Billy Wheelock

Billy Wheelock was a nonviolent drug offender when he was given a mandatory minimum sentence of life in prison for conspiracy to distribute crack cocaine in 1993. He served 21 years before receiving clemency from President Obama on December 19, 2013.

I grew up in Temple, Texas in a single parent household.

We were raised by mother and I was the baby of the family. The living conditions could be tough and we did a lot of moving but I managed to graduate from high school in 1982. Instead of going to college I knew I had to go right into work and started out as a cook.

It was hard to make ends meet. I had children and there was pressure to provide for them as best I could. I was a 26-year-old working in a Jack in the Box uniform and I had never even heard of crack cocaine at the time. But I was growing frustrated and when one of the restaurants I was working at closed, a friend offered me a way to make money by selling cocaine with him. Unfortunately, I saw it as an opportunity to make a quick dollar and agreed.

I was not involved for long at all, it was just a bad choice that I made, and I take full responsibility for it. I ended up selling an ounce of crack to someone who sold to an informant, and that person implicated me. That was it.

I would have pled guilty if my sentence range would have been reasonable but they told me I’d still be facing 0–20 years and in those days, you could get that 20 years. This was at the height of the war on drugs just after the death of Len Bias and they had recently passed the 100:1 sentencing disparity for crack to powder cocaine. Now, I would have plead out if they told me 0–10, but I felt the possibility of 20 years was too harsh for what I did. I had no idea I would end up facing life.

This wasn’t a conspiracy case until I wouldn’t plead guilty.

I wanted to go to trial, which I have a constitutional right to do, and they basically punish you for that. Suddenly that ounce became 96 grams because in a conspiracy they hold you accountable for others’ actions too. But even 96 grams wasn’t much.

That amount could be sold in hour on the street.

I had a public defender and he basically worked for them, not for me. He was on the prosecutions side. My judge was nicknamed “The Hangman.” He wasn’t just racist, he was one of those judges who hated anyone who found themselves on the other side of the law in his courtroom. I’ve heard of judges who would disagree with the long mandatory sentences they were forced to give, but I remember clearly that he had no remorse giving me a mandatory life sentence.

If you’ve never hurt no one, killed no one, raped no one, you can’t even imagine that you’re going to get a life sentence.

When you hear those words, and you know that in the federal system life means life — there’s no parole — you have everything taken away from you in one second. It was unbearable. I didn’t breakdown there because it was so hard to believe but once I left and went back to the unit and called my mom, that’s when I broke down.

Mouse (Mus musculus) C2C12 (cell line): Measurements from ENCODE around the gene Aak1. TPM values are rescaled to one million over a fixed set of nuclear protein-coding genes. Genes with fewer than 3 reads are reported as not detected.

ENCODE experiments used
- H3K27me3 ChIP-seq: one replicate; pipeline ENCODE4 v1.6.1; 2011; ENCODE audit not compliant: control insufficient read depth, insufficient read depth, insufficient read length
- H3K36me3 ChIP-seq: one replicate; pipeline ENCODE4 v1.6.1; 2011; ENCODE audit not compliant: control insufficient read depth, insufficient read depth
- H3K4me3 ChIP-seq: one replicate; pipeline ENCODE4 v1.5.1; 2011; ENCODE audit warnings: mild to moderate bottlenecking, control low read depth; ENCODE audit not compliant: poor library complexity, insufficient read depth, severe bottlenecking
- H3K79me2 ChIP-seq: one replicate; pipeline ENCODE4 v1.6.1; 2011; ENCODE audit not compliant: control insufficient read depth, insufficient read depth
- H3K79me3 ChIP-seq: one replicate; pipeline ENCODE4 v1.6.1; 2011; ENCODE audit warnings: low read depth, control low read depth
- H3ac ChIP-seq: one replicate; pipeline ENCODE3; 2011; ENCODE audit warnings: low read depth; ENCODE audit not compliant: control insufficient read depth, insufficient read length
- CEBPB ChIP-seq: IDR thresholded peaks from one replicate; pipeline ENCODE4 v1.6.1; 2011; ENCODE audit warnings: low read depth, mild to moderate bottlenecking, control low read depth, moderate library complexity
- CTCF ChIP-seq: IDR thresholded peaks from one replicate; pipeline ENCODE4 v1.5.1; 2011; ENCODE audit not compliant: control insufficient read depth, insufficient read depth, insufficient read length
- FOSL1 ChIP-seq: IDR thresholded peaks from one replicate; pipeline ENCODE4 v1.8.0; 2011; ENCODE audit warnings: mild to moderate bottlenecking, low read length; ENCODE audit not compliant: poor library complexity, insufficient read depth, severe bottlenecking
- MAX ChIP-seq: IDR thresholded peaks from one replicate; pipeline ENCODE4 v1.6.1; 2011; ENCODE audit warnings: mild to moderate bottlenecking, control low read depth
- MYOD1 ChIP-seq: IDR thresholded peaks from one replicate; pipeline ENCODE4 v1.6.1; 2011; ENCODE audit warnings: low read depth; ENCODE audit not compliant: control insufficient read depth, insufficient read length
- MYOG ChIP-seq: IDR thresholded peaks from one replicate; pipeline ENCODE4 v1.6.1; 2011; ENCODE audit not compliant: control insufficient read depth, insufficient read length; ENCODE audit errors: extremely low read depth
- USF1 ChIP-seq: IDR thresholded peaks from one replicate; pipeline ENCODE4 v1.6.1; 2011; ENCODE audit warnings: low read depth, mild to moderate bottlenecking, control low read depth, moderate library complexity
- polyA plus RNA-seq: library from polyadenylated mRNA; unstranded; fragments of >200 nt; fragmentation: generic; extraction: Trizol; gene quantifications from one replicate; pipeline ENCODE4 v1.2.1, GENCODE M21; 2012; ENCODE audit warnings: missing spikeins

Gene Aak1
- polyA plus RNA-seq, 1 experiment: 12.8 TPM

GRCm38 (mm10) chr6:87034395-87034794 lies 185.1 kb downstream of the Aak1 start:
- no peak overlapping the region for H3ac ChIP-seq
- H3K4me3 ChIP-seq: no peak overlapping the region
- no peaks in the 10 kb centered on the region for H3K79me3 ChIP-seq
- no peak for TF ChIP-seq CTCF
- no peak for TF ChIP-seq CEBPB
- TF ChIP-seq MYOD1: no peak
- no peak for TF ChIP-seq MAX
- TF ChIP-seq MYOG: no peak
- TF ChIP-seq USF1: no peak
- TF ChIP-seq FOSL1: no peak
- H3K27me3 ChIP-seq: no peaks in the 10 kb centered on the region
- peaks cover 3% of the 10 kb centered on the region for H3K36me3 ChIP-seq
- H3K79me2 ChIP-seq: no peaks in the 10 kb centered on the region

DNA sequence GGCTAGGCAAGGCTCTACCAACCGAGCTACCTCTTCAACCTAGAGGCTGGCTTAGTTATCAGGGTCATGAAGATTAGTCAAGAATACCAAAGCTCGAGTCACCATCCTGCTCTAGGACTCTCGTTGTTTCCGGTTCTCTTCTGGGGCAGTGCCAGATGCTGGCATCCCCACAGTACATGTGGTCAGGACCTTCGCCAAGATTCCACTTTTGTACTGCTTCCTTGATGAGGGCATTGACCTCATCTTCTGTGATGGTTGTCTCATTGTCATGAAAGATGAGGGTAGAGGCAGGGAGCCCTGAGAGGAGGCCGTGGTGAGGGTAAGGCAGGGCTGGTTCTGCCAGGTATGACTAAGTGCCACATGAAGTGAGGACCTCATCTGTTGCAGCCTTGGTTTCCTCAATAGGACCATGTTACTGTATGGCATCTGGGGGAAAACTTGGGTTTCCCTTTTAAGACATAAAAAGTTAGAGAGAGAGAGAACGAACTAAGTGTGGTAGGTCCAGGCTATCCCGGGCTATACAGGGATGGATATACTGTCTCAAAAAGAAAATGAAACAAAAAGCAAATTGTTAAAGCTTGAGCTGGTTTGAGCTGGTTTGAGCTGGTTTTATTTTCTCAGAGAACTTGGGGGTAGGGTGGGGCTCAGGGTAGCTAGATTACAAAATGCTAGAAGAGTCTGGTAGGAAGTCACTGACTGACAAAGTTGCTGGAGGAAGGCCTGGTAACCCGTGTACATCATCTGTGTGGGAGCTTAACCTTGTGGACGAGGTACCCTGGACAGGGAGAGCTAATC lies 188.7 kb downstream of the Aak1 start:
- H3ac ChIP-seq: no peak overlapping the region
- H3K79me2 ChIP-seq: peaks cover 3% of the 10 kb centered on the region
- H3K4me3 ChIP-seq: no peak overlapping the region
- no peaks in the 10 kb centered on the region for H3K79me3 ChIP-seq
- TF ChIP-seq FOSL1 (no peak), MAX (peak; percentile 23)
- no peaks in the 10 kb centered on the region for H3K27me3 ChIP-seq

I was 29 years old when I started my life sentence. I had four kids, two girls and two boys, and one of them was just a baby. Because I had a life sentence, I had to go to a United States Penitentiary but in 1993 there still wasn’t a USP in the state of Texas, so they sent me to Terry Haute, Indiana, a world away from home. I had never been on a plane and so my first plane ride was in chains being forced to live thousands of miles away from my family. I was so far away nobody could come to visit me and any relationships I had started to fade away. I was there for four years before they opened up the first USP in Texas at Beaumont.

Prison is an atmosphere of violence.

That took getting used to. Here I am, a nonviolent drug offender, living among rapists, gang members, murderers —the worst of the worst. You’ve got people who are already violent and then you send them to a place where they know they’ll never leave so they don’t care. You’re in their house and it’s a house of chaos and confusion. The ironic thing is they can’t stop any of it from happening. I’m in a United State Penitentiary and it’s full of drugs, weapons, and violence.

It’s so easy to self destruct or join a gang or just end up dead. I knew I had to stand on faith and not fall prey to the system. The violence was unbelievable and you can’t get used to it. You can only try to separate yourself from it.

One of the hardest things for me was just having my children not only grow up without me there, but with the stigma of a father in prison. They had to deal with that fact. There is shame that comes with that reality and it created another life for them. It’s not easy to explain that your dad is in prison for life.

When you have a life sentence, they deny you the opportunity to better yourself.

Many of the programs they offered inmates at the USP, things like education opportunities or barber school, I was denied because of my sentence. They figured providing me with those opportunities was a waste because I was never getting out. At first I just accepted this. I got a job working in UNICORE sewing Army fatigues and did that for many years. I’ve always been aggressive in everything I do and eventually I moved up to a lead man role, the highest paid in UNICORE with most recognition. It was a high honor and I had all kinds of awards for my work there.